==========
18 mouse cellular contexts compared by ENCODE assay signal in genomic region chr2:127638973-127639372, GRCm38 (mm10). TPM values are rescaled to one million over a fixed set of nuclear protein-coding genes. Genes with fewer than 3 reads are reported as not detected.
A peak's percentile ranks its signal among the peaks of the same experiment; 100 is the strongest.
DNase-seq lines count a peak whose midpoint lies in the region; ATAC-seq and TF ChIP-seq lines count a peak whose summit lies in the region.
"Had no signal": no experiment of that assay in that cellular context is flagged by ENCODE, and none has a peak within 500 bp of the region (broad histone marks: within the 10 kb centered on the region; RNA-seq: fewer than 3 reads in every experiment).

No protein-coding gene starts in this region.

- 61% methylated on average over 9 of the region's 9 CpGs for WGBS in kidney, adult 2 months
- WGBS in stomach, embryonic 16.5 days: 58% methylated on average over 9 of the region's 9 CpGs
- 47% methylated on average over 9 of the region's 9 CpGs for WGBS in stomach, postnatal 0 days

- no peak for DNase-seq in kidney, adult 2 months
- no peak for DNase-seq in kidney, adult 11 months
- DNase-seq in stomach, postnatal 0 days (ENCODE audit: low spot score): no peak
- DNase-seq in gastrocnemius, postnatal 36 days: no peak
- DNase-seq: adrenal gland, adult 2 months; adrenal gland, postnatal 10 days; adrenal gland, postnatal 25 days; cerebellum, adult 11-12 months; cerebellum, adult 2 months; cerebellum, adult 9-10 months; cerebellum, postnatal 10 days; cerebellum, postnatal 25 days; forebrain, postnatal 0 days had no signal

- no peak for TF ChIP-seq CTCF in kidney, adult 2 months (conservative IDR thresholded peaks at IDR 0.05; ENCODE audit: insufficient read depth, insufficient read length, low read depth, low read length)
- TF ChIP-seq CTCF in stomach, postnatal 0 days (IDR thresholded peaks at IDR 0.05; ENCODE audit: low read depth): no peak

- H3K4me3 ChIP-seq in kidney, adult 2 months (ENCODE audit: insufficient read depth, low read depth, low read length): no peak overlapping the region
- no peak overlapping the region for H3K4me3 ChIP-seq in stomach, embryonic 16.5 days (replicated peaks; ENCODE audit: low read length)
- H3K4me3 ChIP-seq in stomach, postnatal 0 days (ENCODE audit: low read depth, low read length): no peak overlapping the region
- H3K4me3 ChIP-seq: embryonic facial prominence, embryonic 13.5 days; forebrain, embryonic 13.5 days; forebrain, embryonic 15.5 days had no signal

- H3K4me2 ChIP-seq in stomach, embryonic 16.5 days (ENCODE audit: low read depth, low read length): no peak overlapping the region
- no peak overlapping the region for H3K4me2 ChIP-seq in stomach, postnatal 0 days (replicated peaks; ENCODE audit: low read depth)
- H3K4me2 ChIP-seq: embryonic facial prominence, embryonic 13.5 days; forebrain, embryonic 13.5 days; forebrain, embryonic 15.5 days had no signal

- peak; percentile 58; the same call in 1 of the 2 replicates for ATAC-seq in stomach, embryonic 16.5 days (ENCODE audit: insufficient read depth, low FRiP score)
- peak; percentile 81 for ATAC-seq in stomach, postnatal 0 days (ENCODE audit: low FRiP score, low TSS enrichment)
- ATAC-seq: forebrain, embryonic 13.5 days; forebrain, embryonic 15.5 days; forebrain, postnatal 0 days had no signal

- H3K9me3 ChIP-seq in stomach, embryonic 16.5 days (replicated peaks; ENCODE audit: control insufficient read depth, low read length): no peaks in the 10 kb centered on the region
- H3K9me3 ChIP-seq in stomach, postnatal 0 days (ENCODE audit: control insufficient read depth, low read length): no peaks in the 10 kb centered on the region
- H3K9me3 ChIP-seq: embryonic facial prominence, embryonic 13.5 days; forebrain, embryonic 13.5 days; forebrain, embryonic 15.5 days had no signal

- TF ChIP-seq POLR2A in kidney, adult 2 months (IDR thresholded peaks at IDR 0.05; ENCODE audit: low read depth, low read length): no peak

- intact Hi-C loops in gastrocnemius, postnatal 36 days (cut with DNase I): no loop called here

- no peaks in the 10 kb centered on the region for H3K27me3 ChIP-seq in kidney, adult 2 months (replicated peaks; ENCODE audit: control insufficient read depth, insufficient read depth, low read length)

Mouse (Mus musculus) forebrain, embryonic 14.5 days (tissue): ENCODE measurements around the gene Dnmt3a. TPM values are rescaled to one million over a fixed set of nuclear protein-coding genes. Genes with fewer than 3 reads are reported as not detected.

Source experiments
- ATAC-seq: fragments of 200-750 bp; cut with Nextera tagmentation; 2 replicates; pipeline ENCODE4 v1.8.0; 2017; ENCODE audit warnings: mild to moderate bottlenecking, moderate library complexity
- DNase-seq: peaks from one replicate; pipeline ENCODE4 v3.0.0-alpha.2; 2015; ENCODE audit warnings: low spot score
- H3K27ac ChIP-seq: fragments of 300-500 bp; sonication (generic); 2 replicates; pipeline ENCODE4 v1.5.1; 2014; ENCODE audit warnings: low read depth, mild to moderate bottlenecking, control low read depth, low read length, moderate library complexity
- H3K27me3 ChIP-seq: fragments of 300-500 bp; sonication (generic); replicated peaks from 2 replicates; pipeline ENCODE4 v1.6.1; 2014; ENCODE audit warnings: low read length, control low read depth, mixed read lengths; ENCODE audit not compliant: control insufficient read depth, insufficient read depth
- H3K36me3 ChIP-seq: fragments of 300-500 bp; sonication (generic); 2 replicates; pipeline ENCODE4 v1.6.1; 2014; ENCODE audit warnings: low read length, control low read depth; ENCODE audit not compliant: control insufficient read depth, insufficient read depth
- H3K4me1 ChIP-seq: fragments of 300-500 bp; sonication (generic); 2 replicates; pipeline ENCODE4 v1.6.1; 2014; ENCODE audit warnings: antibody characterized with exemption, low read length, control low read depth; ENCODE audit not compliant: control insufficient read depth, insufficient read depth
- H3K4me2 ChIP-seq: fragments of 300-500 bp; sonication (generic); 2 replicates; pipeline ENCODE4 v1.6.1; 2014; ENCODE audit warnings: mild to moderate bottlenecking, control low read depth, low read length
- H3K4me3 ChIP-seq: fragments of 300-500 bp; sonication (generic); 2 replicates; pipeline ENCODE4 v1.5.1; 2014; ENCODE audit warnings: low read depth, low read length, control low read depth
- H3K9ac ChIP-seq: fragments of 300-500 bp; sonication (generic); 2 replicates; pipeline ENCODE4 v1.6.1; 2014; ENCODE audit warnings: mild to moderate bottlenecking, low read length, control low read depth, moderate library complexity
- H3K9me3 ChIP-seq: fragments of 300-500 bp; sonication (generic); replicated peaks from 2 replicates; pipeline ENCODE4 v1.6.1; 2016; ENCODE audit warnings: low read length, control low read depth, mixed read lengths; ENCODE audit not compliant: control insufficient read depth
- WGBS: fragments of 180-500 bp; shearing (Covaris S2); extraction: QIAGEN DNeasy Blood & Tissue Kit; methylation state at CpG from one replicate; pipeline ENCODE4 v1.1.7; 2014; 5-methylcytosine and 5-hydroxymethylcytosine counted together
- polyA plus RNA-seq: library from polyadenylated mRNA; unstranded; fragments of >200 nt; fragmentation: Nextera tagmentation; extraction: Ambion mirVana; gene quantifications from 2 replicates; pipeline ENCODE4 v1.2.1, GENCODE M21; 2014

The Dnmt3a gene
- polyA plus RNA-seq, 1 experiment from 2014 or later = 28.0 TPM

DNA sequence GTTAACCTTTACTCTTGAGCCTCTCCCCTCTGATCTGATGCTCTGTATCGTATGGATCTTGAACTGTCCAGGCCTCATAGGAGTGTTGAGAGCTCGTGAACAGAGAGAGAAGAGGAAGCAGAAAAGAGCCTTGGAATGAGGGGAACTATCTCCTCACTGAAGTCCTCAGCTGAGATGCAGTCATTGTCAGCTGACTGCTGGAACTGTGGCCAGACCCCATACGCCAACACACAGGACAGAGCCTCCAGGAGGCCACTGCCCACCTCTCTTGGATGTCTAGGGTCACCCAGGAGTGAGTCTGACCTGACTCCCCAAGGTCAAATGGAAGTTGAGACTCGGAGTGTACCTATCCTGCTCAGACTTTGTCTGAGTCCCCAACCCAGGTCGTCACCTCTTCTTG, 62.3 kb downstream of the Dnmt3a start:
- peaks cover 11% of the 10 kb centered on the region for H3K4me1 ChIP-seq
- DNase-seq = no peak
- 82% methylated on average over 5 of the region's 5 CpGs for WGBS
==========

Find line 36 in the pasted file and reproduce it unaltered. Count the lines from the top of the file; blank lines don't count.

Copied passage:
- H3K27ac ChIP-seq: fragments of 300-500 bp; sonication (generic); 2 replicates; pipeline ENCODE4 v1.5.1; 2014; ENCODE audit warnings: low read depth, mild to moderate bottlenecking, control low read depth, low read length, moderate library complexity